AUGUST 6, 1997


SUBJECT: Amendment of Water Quality Enforcement Policy

DISCUSSION: Effective January 1, 1997, a new Chapter 5.8 (commencing with section 13399) was added to Division 7 of the Water Code. The purpose of this new law is to provide an expedited approach for dealing with minor violations of the Porter-Cologne Water Quality Control Act. Commonly referred to as the "fix-it ticket" legislation, the new law will require the use of field-issued notices to comply as the sole enforcement option in given situations.

The notice to comply approach is limited to minor violations. The term "minor violation" is not defined in the new law. Rather, the State Water Board is required to adopt regulations or state policy to determine the types of violations that are minor violations. In determining what are minor violations, the following factors are to be considered:

The legislation also provides that a minor violation is not:

An amendment to the State Water Board's Enforcement Policy is proposed to define what is a minor violation for purposes of the new law. A hearing is required before the Enforcement Policy can be amended. Attached is a copy of the hearing notice and draft amendment.

POLICY ISSUE: How broadly should the term minor violation be defined?

FISCAL IMPACT: The breadth of the amendment could have a small impact on the amount of administrative civil liability that can be assessed..

RWQCB IMPACT: All Regions.




A public hearing on amendments to the State Water Resources Control Board's (SWRCB) Water Quality Enforcement Policy (Policy) will be held on August 6, 1997 at 9:00 a.m. in the First Floor Hearing Room of the Paul R. Bonderson Building, 901 P Street, Sacramento, CA.

The SWRCB adopted the Policy on April 18, 1996 in an attempt to ensure that enforcement actions throughout the State are consistent, predictable, and fair. On January 1, 1997, a new law went into effect which provides an expedited approach for dealing with minor violations of the Porter Cologne Water Quality Control Act. The new law, which requires the use of field-issued notices to comply in certain enforcement situations, also requires the SWRCB to adopt regulations or policy to determine the types of violations that are considered to be minor in notice. The proposed amendment to the Policy would satisfy this requirement and is attached to this notice. The purpose of the hearing is to receive testimony on this proposed amendment.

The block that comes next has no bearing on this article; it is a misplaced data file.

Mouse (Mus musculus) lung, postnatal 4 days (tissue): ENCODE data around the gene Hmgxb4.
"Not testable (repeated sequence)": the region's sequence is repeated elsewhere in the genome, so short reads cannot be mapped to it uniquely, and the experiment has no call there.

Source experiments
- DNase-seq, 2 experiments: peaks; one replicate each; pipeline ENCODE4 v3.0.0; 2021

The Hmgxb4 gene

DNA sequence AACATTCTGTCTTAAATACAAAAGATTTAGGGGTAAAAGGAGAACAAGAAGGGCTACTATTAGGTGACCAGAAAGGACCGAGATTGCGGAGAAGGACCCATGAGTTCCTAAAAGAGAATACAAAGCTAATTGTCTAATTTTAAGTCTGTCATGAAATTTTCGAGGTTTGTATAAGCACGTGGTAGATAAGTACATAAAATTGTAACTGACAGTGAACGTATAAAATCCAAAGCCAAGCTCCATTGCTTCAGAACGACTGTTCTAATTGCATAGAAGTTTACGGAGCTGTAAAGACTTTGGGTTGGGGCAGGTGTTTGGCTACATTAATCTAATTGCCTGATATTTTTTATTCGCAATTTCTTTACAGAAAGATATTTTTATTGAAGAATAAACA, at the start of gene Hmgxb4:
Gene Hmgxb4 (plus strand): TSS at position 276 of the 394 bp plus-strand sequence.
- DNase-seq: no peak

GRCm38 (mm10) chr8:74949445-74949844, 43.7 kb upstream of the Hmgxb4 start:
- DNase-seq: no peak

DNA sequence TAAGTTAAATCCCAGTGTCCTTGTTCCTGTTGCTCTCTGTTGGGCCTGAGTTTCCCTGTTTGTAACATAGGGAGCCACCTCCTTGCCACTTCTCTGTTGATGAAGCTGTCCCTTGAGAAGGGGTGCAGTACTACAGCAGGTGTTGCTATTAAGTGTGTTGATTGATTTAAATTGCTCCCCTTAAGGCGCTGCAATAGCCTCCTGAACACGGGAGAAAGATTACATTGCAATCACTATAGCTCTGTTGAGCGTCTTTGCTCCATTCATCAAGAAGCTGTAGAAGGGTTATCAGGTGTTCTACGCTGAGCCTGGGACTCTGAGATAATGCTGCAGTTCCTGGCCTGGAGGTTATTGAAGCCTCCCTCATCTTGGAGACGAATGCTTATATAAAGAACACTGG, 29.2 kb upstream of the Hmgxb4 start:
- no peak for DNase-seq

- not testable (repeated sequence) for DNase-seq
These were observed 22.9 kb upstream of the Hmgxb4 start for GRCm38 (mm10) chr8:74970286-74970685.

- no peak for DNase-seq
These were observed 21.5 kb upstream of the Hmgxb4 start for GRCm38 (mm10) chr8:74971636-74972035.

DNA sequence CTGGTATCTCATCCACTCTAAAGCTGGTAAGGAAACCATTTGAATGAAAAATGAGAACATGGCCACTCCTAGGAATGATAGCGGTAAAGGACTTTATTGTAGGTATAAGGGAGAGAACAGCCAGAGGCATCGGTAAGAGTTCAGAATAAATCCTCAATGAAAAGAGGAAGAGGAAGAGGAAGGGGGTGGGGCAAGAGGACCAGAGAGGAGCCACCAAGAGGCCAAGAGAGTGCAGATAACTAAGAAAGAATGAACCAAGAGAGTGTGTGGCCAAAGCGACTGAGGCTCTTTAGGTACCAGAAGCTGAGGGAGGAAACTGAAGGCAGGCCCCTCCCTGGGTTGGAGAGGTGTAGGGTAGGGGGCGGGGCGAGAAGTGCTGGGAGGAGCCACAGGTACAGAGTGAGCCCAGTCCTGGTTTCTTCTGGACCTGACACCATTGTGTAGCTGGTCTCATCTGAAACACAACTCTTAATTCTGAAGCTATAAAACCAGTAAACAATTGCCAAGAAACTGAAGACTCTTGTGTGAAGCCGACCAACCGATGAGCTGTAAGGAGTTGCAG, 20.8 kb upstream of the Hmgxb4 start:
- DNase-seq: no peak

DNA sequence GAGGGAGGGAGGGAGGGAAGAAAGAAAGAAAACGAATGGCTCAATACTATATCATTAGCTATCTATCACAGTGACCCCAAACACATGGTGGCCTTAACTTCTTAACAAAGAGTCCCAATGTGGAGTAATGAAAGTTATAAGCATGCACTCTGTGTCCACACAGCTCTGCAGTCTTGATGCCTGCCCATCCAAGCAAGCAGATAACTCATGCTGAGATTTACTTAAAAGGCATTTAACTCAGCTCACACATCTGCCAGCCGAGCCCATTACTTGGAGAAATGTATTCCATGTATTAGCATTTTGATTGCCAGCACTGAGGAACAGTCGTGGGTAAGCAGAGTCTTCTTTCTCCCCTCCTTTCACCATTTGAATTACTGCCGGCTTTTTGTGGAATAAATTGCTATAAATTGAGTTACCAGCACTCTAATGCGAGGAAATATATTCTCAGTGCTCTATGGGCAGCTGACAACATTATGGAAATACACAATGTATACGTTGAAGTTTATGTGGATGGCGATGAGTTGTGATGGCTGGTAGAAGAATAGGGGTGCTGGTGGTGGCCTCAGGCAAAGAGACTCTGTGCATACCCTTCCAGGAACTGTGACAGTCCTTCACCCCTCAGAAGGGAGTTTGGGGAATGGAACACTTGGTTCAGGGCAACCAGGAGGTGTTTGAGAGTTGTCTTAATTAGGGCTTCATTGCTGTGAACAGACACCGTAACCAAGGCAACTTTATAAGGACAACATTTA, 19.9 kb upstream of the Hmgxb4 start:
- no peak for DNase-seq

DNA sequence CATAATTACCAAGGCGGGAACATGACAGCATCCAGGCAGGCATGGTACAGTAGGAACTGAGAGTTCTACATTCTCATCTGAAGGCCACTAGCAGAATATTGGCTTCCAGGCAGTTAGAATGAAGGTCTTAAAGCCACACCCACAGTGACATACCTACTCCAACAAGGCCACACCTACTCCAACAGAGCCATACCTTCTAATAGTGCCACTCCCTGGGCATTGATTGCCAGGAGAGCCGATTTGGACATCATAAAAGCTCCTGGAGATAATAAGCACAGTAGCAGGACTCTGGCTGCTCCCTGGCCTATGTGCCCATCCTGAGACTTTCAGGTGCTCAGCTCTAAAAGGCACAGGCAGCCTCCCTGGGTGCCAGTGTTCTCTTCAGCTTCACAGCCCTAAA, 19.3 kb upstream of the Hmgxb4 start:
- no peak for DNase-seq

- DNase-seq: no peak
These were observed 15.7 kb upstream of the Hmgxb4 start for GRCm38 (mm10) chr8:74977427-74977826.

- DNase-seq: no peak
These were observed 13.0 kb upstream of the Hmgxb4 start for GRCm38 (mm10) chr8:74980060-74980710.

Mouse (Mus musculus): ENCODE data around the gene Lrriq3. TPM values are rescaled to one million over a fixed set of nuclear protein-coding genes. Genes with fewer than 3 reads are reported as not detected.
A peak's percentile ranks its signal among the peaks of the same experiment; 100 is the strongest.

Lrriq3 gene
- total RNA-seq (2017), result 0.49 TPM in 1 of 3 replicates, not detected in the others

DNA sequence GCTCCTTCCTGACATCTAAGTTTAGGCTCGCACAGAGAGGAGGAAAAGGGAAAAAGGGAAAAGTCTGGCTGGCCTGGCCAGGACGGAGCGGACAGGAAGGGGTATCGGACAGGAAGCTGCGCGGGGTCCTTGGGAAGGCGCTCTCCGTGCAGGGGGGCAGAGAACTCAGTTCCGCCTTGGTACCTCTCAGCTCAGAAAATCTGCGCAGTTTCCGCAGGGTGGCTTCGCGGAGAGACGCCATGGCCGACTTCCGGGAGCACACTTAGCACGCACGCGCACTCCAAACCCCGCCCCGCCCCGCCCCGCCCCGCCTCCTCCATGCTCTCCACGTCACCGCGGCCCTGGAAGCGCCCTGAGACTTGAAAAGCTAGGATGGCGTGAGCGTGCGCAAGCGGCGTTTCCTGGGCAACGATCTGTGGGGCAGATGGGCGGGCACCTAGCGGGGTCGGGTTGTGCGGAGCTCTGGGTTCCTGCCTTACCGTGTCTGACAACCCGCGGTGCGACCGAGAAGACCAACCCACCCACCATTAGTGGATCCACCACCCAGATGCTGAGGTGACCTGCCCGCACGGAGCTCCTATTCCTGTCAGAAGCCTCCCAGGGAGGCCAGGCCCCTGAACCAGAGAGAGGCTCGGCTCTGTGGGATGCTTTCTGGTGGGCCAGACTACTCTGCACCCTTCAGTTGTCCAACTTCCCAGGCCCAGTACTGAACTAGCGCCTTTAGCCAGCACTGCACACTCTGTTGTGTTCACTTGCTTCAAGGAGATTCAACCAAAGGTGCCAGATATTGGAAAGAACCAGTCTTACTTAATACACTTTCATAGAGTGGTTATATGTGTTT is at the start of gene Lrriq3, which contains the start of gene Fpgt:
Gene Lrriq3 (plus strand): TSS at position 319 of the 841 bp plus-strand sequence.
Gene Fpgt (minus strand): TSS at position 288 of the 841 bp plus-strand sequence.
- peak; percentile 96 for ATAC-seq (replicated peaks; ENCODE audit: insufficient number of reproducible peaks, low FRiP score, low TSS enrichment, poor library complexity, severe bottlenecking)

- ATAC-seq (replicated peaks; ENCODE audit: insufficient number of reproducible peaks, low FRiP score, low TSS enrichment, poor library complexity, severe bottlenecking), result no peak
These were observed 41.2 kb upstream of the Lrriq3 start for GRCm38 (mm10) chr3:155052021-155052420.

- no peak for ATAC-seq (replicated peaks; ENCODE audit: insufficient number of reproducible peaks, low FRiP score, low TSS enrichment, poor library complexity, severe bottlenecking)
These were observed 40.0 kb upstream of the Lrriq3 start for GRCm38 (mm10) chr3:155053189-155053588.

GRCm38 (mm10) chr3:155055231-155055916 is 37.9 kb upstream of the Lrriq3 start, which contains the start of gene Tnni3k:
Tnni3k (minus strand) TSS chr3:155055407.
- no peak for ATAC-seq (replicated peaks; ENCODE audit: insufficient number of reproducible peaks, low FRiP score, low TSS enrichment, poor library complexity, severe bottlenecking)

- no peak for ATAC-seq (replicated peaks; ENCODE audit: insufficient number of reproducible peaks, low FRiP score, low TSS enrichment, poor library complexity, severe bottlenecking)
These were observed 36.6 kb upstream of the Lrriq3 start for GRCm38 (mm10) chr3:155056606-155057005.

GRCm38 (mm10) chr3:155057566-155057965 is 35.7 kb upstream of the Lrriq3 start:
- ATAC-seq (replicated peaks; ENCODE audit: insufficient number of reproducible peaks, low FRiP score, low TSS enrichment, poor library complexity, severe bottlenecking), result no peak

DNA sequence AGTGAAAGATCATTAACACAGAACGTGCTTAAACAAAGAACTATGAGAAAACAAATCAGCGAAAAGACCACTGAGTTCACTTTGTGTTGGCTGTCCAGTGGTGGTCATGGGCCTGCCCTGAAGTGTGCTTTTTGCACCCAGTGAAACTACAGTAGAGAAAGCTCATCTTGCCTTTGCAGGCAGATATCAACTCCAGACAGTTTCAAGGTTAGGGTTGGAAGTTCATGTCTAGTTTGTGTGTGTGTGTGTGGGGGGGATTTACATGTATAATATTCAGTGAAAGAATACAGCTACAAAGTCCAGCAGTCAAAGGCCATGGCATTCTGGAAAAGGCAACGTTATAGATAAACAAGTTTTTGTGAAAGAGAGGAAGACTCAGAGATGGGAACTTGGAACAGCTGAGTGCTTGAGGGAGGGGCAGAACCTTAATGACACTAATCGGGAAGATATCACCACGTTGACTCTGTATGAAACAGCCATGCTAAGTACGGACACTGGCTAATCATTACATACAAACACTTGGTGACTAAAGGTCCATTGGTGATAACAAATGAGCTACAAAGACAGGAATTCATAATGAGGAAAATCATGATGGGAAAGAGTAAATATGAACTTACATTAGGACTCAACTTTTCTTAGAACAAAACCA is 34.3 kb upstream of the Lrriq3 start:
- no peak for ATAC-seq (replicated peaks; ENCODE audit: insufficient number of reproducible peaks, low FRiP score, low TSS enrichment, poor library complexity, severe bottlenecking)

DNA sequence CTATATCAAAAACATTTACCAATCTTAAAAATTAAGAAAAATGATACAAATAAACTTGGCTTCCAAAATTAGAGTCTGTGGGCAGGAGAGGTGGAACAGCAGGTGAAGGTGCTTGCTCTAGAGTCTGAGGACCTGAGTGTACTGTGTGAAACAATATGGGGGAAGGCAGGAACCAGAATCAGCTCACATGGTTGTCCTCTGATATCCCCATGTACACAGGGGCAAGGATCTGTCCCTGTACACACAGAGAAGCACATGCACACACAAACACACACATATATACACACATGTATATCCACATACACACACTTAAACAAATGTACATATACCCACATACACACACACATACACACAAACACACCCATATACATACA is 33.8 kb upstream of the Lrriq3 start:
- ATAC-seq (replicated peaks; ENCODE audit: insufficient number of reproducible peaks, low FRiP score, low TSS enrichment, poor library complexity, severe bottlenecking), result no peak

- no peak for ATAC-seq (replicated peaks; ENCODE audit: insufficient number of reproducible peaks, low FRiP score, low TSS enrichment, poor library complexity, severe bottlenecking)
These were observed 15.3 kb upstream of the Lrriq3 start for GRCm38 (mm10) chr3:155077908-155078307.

It is requested that written comments be submitted prior to the date of the hearing. The SWRCB requests that oral presentations at the hearing summarize written comments, if any, to the degree possible. Time limitations may be imposed on oral presentations. Submittal of written comments is encouraged to ensure that all comments will be included before the SWRCB. Written comments will be accepted until 5:00 p.m. on August 6, 1997, the date of the hearing. A copy of the draft Policy may be obtained by submitting a request to: Water Quality Enforcement Policy, SWRCB/OCC, P.O. Box 100, Sacramento, CA 95812-0100. A copy may also be obtained by contacting Craig M. Wilson at (916) 657-2403 or our internet address



Whereas (new No. 11)

11. Chapter 5.8 (commencing with Section 13399) of Division 7 of the Water Code establishes a program for minor violations and requires the State Water Board to determine the types of violations that are minor violations.

Resolved (new No. XI)

XI. The violations listed below are considered to be minor in nature provided the violations do not include the following:

• Any knowing, willful, or intentional violation of Division 7 (commencing with Section 13000) of the Water Code.

• Any violation of Division 7 of the Water Code that enables the violator to benefit economically from noncompliance, either by realizing reduced costs or by gaining a competitive advantage.

• Any violation that is a chronic violation or that is committed by a recalcitrant violator.


A. Inadvertent omissions or deficiencies in recordkeeping that do not prevent an overall compliance determination.

B. Records not physically available at the time of the inspection provided the records do exist and can be produced in a timely manner.

C. Failure to have permits available during an inspection.

D. Other minor violations of permit conditions that require a specified action but do not involve a discharge of waste.

E. Other minor permit violations that do not represent a significant threat to the environment provided such violations do not violate any other order or prohibition issued by the State or Regional Boards. Significant threat means the threat of or an actual change in water quality that could result in a violation of water quality objectives or a condition of pollution or nuisance.